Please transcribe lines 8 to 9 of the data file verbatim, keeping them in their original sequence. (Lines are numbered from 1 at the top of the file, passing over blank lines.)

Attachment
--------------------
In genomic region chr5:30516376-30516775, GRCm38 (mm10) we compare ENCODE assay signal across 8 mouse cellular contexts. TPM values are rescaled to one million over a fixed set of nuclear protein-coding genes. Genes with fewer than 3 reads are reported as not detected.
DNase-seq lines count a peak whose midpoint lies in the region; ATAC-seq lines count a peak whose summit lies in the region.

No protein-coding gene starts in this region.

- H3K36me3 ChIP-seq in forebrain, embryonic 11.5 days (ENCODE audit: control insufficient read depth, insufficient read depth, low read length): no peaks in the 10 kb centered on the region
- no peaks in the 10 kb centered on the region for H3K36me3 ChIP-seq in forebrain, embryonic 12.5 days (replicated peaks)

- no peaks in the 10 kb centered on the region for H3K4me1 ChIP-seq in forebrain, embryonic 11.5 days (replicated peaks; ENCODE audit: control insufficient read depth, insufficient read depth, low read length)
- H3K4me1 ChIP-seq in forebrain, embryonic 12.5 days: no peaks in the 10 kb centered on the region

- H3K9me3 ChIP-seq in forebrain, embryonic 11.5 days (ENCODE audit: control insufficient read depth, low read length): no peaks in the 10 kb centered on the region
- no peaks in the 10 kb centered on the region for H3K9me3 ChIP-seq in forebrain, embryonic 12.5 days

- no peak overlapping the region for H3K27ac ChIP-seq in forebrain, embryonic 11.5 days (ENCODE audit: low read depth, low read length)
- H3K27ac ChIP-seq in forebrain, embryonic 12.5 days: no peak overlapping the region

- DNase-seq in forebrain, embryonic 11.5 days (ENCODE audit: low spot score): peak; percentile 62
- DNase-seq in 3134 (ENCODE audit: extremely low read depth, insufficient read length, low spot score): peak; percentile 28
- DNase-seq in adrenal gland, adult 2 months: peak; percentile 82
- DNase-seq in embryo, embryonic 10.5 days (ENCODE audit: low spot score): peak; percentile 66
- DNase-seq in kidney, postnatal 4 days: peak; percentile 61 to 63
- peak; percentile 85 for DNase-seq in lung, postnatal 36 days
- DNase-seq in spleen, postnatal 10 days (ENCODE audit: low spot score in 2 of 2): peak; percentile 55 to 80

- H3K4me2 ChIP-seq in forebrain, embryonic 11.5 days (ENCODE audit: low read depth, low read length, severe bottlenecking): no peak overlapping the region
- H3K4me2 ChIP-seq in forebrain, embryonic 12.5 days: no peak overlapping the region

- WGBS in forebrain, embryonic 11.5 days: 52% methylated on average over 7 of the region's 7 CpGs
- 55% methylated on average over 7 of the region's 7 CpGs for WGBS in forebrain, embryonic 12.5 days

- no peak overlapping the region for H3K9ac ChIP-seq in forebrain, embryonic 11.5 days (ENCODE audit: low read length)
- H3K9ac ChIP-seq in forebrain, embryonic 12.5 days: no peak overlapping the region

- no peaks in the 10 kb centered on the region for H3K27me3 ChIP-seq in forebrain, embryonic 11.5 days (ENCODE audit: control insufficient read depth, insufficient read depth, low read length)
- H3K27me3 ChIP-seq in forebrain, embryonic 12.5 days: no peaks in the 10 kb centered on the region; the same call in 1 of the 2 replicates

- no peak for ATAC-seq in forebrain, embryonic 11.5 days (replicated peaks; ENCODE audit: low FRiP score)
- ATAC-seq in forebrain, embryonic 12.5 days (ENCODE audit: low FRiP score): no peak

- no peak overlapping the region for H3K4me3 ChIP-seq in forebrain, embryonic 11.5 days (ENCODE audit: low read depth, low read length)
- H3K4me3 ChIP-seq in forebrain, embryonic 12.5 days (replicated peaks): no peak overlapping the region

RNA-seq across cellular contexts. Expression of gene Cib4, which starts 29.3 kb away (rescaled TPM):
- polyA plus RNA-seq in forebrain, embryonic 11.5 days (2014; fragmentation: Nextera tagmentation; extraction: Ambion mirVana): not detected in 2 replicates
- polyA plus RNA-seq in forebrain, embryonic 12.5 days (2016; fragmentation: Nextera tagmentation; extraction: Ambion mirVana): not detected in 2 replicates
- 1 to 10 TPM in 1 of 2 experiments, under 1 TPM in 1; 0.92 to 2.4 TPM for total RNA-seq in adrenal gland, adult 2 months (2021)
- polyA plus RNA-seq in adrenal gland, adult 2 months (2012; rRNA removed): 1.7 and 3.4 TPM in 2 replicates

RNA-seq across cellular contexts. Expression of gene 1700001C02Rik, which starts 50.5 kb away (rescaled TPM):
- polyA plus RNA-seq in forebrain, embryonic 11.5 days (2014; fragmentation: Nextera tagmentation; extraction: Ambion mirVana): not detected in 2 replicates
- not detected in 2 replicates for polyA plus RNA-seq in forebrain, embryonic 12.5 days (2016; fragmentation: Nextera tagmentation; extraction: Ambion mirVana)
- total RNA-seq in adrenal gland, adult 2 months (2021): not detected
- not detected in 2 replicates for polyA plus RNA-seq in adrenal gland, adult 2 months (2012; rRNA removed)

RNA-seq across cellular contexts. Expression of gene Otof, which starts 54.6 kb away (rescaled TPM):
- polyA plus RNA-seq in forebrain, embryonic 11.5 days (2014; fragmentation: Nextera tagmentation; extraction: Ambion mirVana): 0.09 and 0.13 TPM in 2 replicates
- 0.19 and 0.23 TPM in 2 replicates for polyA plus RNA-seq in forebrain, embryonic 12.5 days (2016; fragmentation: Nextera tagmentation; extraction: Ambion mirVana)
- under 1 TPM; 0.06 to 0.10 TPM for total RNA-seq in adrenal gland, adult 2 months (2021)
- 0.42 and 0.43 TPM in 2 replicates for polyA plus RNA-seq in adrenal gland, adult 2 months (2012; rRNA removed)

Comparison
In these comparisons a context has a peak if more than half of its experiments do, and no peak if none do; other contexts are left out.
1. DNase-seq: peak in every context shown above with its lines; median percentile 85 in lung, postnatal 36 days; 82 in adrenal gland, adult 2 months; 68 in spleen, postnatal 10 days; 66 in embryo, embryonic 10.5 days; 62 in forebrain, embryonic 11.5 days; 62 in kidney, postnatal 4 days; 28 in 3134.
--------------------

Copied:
- H3K9me3 ChIP-seq in forebrain, embryonic 11.5 days (ENCODE audit: control insufficient read depth, low read length): no peaks in the 10 kb centered on the region
- no peaks in the 10 kb centered on the region for H3K9me3 ChIP-seq in forebrain, embryonic 12.5 days